Water damage: who fault is it?

The concept of water damage also includes the liability of the syndicate, the co-owner and the tenant, who could be engaged in the event of damage suffered by third parties. The question of who is responsible for this constantly arises. However, it is necessary to know the law applicable to the culprit. Other considerations affect both the insurer of the syndicate and that of the co-owners concerned, in order to determine who will pay what. However, water damage can originate from a private portion, but also from a common portion (roof, façade, terrace, sewage discharge column that crosses the apartments, terrace).

Place at the origin of the disaster

The determination of what is private, common, common for restricted use is important in determining civil liability in the event of the occurrence of a disaster generated by water damage. Indeed, according to the qualification of the installation at the origin of the disorders, the commitment of the responsibility will fall on:

  • Or to the syndicate of co-owners when it is a common portion that is the cause of the damage. For example, it can be a pipe that bursts into the common areas because of the frost;
  • Either to the occupying or non-occupying co-owner when it is a private installation under his custody and his responsibility that is the cause of the damage. For example, a leaking water heater or water infiltration through the seals around the sanitary facilities;
  • Either to the occupant other than a co-owner (e.g. a tenant or occupant) when the installation that is the cause of the damage is in his custody and responsibility. For example: a drain pipe from the washing machine that breaks or the bathtub that overflows;
  • Either to the syndicate of co-owners or to the co-owner or the occupant when the installation is a common portion for restricted use according to the following situations.

Special case of common portions for restricted use

In the event that the place at the origin of the disaster is a common portion for restricted use, civil liability shall be established as follows:

  • If it is the installation that is the cause of the damage, the syndicate of co-owners will be liable. For example, a defect in the sealing of a window causing damage to the apartment on the lower floor.
  • If it is the improper use that is made of the installation that is the cause of the damage, the co-owner or occupant will be liable. For examples, an overflow of flower planters as a result of excessive watering or water infiltration generated by a balcony that is not cleared of snow;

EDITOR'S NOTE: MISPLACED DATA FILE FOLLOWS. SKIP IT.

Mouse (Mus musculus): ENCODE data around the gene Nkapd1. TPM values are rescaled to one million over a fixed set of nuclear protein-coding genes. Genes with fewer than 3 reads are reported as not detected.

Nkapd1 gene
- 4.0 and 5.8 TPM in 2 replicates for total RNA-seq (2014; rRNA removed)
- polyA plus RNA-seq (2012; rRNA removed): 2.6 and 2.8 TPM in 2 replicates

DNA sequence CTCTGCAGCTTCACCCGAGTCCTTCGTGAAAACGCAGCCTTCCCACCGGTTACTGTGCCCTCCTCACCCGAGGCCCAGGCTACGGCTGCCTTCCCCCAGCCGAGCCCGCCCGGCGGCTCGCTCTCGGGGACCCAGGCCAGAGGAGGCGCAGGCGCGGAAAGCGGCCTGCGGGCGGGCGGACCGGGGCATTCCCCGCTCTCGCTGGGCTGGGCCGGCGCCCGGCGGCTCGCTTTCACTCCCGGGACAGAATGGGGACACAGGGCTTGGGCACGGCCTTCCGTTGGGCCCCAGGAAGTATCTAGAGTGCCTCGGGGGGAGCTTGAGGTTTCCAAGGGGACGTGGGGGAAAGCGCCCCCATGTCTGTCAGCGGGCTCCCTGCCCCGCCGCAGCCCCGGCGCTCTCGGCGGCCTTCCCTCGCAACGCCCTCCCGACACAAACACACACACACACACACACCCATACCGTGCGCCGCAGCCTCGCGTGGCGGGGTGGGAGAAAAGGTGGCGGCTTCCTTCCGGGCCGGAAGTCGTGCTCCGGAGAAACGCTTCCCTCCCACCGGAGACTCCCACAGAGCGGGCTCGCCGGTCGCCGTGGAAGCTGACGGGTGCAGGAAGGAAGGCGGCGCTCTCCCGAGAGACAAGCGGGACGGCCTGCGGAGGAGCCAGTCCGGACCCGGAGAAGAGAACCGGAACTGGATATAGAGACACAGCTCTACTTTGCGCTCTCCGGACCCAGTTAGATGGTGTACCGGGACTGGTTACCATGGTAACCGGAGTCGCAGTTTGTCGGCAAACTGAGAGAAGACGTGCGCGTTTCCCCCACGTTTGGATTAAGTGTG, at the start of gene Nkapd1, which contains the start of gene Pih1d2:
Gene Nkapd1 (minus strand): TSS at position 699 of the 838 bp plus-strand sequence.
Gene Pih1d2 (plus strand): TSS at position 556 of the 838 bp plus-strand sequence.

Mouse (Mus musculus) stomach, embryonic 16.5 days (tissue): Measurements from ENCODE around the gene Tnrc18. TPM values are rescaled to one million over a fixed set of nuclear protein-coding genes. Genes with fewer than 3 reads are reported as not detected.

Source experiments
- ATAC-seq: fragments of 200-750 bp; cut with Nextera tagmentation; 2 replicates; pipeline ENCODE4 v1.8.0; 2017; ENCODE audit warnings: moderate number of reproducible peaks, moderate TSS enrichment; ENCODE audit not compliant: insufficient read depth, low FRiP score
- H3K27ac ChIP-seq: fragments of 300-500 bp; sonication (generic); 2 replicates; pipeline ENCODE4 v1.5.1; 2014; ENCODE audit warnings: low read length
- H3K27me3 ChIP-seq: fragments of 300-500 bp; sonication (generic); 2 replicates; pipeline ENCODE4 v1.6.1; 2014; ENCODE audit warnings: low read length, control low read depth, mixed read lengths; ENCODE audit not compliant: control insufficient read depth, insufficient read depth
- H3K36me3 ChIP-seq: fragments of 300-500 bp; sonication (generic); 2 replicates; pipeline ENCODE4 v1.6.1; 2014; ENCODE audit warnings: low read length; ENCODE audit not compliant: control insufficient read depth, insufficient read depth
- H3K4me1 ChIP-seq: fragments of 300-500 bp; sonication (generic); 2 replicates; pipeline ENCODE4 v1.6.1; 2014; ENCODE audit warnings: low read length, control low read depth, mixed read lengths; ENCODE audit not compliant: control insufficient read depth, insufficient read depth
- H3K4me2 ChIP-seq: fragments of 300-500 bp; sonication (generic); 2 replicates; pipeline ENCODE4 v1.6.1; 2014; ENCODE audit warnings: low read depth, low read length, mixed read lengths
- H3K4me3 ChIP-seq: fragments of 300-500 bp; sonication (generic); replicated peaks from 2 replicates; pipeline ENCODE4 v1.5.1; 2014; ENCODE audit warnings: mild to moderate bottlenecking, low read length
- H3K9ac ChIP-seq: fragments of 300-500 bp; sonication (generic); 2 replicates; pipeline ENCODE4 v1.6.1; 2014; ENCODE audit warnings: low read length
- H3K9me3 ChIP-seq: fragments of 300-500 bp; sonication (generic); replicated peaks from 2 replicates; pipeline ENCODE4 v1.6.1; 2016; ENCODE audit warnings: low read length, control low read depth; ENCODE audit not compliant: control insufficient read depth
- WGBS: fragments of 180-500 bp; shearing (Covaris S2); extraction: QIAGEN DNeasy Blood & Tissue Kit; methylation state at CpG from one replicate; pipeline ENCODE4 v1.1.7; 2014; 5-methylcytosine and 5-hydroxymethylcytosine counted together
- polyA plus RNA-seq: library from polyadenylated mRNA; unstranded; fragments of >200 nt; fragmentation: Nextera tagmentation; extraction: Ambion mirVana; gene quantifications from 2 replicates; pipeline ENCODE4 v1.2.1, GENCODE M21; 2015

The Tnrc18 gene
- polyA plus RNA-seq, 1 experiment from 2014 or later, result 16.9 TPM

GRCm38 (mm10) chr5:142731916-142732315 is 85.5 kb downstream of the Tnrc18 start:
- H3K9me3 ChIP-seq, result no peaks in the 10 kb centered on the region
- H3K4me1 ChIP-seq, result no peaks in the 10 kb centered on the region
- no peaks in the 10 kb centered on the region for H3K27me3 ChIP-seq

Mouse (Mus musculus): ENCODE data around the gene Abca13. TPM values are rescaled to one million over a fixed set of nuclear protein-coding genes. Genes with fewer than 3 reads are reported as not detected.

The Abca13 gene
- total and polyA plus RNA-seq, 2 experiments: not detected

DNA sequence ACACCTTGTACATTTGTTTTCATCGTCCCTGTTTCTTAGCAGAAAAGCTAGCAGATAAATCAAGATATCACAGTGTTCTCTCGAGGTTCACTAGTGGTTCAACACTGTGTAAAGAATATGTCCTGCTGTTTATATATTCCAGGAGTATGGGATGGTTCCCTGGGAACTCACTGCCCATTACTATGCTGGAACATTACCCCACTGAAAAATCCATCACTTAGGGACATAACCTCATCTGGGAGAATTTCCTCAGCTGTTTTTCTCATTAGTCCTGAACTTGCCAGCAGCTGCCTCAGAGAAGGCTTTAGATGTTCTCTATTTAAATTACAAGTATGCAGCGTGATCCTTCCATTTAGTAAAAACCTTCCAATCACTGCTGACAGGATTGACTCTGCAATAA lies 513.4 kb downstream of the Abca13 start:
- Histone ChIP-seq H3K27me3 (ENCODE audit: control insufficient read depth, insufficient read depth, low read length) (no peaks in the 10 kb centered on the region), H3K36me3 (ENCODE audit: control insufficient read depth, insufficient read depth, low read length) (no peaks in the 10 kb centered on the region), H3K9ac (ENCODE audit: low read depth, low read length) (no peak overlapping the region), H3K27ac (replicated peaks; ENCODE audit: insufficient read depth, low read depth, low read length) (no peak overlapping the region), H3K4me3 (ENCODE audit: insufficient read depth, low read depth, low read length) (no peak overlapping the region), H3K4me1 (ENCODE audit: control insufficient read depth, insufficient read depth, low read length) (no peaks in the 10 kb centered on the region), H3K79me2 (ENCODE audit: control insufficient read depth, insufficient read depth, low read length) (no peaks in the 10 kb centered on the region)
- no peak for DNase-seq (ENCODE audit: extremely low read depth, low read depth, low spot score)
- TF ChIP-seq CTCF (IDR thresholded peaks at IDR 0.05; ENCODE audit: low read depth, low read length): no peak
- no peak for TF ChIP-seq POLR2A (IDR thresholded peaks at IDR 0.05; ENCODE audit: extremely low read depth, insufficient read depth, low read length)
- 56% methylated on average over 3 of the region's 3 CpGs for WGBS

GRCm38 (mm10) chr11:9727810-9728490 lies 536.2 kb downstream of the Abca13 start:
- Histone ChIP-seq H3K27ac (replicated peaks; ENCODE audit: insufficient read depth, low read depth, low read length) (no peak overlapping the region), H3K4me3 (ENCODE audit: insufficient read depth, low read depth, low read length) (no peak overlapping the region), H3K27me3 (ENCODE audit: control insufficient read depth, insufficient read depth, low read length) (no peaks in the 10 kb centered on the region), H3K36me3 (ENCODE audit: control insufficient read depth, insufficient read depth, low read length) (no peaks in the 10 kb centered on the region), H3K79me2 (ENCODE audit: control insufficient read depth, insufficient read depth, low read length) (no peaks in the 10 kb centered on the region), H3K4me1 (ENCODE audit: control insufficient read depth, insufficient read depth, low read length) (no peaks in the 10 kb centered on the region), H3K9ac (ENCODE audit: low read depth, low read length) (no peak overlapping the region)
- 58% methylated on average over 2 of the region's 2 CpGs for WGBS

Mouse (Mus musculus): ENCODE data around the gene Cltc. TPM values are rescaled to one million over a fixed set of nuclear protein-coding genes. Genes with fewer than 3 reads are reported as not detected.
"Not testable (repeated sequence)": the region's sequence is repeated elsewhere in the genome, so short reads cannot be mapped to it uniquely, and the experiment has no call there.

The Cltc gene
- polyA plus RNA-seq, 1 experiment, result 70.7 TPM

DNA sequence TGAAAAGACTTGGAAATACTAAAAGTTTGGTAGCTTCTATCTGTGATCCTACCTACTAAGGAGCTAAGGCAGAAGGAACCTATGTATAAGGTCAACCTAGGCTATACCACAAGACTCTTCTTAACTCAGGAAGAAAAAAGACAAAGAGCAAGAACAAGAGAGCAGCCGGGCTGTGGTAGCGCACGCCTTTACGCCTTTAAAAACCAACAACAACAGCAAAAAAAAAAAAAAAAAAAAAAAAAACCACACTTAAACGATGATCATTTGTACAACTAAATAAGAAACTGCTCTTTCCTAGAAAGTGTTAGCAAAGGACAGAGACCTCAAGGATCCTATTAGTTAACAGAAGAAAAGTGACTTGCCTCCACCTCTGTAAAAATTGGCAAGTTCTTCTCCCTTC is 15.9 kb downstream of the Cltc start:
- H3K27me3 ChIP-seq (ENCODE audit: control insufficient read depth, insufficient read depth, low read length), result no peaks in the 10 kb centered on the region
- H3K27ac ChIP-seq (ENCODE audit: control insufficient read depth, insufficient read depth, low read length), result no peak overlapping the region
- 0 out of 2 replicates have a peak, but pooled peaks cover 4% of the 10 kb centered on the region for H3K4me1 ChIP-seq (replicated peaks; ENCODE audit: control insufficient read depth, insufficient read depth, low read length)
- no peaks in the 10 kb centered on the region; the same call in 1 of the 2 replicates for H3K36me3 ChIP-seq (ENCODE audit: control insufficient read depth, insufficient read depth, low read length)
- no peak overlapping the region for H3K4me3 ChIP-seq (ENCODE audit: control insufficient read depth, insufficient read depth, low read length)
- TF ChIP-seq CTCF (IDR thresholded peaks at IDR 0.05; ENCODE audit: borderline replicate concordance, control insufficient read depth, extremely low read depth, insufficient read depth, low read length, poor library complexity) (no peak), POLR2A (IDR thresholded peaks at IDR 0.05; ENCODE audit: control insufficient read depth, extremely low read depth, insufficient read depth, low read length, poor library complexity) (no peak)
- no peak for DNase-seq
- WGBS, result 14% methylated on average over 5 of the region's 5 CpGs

Civil liability insurance of the co-owner 

Each co-owner is required to take out civil liability insurance coverage  (the minimum mandatory amount of insurance for which is determined by government regulation) against the risks of civil liability for which he must be responsible in his capacity as co-owner occupant or co-owner non-occupant (rented dwelling).

In particular, it covers damages caused by the occupants of your private portion or by yourself to the common or private portions. This coverage includes the losses which are not covered by the insurer of the syndicate, such as the deductible of the building insurance of the co-ownership. For example, if the deductible is $50 000 and the damages $75 000, the insurer will pay only an indemnity of $25,000.

In this case the syndicate is entitled to claim the amount of the damages for which he has not been indemnified ($50,000) from the co-owner at fault, who will in turn be reimbursed by its civil liability insurance, if any. This insurance is therefore crucial, and it is foolhardy to be without it. In fact, this coverage will protect a co-owner from having to pay, out of his own funds, damages of many thousands of dollars.

 Syndicate liability insurance

The law obliges any syndicate of co-owners to take out insurance covering its civil liability towards third parties. Most declarations of co-ownership also require it. In terms of water damage, this insurance is crucial, both for the co-ownership and for the co-owners themselves. It offers protection to all co-owners when their liability is incurred collectively - towards third parties - including the co-owners or occupants of the building. The insurance taken out by the syndicate covers in particular the risks related to the common parts of the building (e.g. breakage of a pipe located in the common areas). It protects that trade union if it is held liable for having caused damage to a third party, for example bodily injury or property damage.

http://www.condolegal.com/images/Boutons_encadres/Bon-a-savoir.png WHAT YOU SHOULD KNOW!  A syndicate of co-owners may rely on the presumption of fault stipulated by article 1465 of the Civil Code of Quebec, in order to establish the liability of a co-owner. The co-owner can reject this presumption and exonerate himself from liability by proving that he has not committed any fault.

http://www.condolegal.com/images/Boutons_encadres/A_retenir.pngWHAT TO KEEP IN MIND: Civil liability insurance for co-owners has become compulsory (art. 1064.1 of the Civil Code of Quebec) on October 15, 2020. It covers the liability of co-owners towards third parties. Most declarations of co-ownership require co-owners to take out and maintain civil liability insurance, whether or not they reside in the building.

http://www.condolegal.com/images/Boutons_encadres/Attention.jpgWARNING! The insurance regulation  published in the Gazette officielle du Québec on April 15th, 2020, stipulates that the minimum amount of liability insurance that a co-owner must hold is:

  • 1 million, if the building has fewer than 13 fractions used or capable of being used as a housing unit or for carrying on a business;
  • 2 million, if the building has 13 or more fractions.

 

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